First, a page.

So...where do things stand now?

Well, about 3 weeks ago, when Sadie started waking every 30-60 minutes some nights, I tried again to have her return to our bed. I think that cosleeping is great for babies and for parents, especially for breastfeeding mothers. Cosleeping (sleeping in the same room, not necessarily in the same bed) allows parents to immediately respond to baby's cries and can help the entire family get more sleep. After a few rough nights of having to teach Sadie that our bed is a place for sleeping (not for climbing, clapping, talking and/or pulling mama's hair), things have been SO MUCH BETTER! Although Sadie was still waking up several times a night, most of the time, she would snuggle up to me, and peacefully go back to sleep. This seems like the perfect solution to me and for the first time in months I feel like I can break out of this sleep deprivation fog I've been living in. I'm not sobbing every day in desperation, frustration and sadness. I'm not fighting with my husband for no apparent reason. I'm able to focus on my work and have the energy to run and play with Sadie all day. And I seriously love cuddling up and feeling the warmth of my baby next to me all night.

And then I left for 48 hours this past weekend. And after a rough Friday night, Brian was happy to report that Sadie slept all night in her crib Saturday night. She woke several times throughout the night, but put herself back to sleep each time, without crying! Hallelujah! I was sure that she had finally given up that her mama wasn't coming home and decided that it was probably time for her to get her act together with this sleep thing. And I completely expected that Sunday night, upon my return, she'd be back to her old habits.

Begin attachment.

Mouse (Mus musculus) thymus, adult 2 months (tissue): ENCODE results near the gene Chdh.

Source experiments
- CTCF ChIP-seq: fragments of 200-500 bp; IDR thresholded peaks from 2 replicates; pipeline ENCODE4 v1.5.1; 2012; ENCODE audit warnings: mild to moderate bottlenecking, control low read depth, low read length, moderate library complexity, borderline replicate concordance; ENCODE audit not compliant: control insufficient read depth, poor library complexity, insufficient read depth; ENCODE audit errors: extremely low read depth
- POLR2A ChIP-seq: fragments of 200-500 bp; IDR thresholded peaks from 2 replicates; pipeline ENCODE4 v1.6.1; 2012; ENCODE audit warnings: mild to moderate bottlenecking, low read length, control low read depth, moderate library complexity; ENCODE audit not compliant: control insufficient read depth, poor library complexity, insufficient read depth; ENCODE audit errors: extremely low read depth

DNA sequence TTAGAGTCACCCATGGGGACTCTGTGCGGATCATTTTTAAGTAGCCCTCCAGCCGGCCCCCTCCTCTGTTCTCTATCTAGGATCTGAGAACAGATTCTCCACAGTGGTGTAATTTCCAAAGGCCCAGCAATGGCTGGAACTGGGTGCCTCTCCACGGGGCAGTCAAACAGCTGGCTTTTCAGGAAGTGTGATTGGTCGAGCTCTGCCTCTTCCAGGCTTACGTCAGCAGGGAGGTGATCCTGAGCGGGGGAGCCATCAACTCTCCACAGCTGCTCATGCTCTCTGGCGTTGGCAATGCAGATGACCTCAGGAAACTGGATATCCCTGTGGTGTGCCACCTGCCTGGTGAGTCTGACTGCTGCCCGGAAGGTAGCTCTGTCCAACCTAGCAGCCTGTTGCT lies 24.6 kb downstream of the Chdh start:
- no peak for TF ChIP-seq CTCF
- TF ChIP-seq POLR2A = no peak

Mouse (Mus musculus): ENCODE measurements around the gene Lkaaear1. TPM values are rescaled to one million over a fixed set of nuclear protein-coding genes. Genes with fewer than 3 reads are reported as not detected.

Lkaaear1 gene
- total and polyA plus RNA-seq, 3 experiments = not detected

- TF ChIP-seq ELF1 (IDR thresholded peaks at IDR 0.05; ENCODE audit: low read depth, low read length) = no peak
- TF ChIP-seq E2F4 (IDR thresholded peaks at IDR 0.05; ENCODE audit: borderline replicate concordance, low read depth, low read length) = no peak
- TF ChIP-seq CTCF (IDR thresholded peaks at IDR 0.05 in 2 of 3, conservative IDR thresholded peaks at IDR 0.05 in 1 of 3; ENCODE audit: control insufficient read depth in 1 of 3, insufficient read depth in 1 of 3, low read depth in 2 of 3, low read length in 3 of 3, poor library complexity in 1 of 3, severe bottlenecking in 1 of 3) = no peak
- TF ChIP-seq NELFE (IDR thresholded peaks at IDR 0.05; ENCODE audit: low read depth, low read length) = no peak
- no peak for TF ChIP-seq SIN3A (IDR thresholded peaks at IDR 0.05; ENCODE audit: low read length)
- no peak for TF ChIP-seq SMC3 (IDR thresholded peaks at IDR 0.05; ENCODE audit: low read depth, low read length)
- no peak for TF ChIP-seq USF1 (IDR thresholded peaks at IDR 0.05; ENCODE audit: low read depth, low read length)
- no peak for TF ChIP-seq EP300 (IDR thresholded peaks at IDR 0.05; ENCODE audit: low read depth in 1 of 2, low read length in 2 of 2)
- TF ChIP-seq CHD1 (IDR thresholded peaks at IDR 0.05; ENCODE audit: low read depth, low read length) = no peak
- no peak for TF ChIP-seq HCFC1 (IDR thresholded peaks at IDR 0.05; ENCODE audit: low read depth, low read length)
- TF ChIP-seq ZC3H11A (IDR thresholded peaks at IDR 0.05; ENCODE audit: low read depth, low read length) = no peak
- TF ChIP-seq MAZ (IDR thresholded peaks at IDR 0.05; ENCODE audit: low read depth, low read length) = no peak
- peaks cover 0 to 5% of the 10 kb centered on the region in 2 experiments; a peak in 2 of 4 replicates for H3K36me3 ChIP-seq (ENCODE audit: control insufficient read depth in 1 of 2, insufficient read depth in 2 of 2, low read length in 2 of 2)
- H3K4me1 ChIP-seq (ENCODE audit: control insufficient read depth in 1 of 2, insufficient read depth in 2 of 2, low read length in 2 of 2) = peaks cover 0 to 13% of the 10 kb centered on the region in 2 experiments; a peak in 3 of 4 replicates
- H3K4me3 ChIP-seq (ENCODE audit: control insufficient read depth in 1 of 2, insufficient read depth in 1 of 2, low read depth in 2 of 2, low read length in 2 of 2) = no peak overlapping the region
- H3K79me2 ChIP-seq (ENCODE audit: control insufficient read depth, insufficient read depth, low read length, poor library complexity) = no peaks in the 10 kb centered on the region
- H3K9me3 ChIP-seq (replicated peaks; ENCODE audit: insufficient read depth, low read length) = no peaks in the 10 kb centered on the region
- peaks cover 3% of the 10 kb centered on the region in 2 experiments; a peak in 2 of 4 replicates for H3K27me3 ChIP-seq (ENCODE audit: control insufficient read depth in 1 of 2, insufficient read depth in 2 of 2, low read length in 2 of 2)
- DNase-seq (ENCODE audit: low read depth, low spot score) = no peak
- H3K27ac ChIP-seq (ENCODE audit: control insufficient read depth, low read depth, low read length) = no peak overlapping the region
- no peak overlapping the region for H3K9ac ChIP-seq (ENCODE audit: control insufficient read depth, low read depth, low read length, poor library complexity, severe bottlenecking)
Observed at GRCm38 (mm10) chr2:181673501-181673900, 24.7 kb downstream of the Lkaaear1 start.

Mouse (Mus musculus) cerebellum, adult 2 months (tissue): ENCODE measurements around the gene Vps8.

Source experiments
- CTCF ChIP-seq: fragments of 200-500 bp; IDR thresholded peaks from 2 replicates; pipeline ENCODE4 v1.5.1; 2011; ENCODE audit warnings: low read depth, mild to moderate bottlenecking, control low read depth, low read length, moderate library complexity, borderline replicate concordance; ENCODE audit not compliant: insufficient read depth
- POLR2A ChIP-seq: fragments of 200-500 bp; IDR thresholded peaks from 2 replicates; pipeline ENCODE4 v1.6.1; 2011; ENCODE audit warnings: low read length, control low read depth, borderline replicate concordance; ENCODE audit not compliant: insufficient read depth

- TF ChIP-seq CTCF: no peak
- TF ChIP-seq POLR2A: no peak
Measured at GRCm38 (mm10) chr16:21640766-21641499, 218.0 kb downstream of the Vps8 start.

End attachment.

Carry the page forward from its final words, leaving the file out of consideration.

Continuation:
The last two nights, we've put Sadie to sleep at 7 p.m. and didn't see her smiling face until 7 a.m. Didn't hear a peep, didn't open the door, and slept soundly...all night... in our king-sized bed.



Christy D. said...

Good for you. I hope you can replenish your "sleep bank" :) I remember when 4 hours of sleep in a row felt like a luxury, and how my oldest child never had a problem sleeping 12 hours in a row, and that my second and third didn't sleep through until they were 8 months old or so. I also remember "helpful" advice from well-meaning people. Sadie is precious. Thanks for keeping us updated on your blog!

Ginny said...

Rachel - I have to tell you how much I appreciate your comments about co-sleeping and attachment parenting. I'm definitely an attached mom and believe whole-heartedly that this is the right way for me (and Neil) to parent our boys. I'm always a bit sensitive to well-intended advice from friends and family members who disagree with my choices to co-sleep, wear my baby, breastfeed my toddler, etc. It may not work for everyone, but it works for us. I agree with you that there is so much information and expert opinion available to us today, that we forget about our greatest resource in parenting... intuition. My gut tells me everyday that this is what's right for us. And I believe that my bond with both boys is a result of such strong attachment since birth. I think you'll find that the toddler years become easier to manage as well with an attachment philosophy because of the mutual trust and respect between parent and child. It sure seems like you are doing a wonderful job with your beautiful baby girl. Congratulations!

Danielle said...

Thanks for the reminder that this too shall pass. Our 10 month old is doing the same sort of backsliding in the sleep department that you are describing. While just a month or so ago he was waking at about 1am and at 5am before getting up at about 7am, now he is waking every hour or so. This will pass. It must.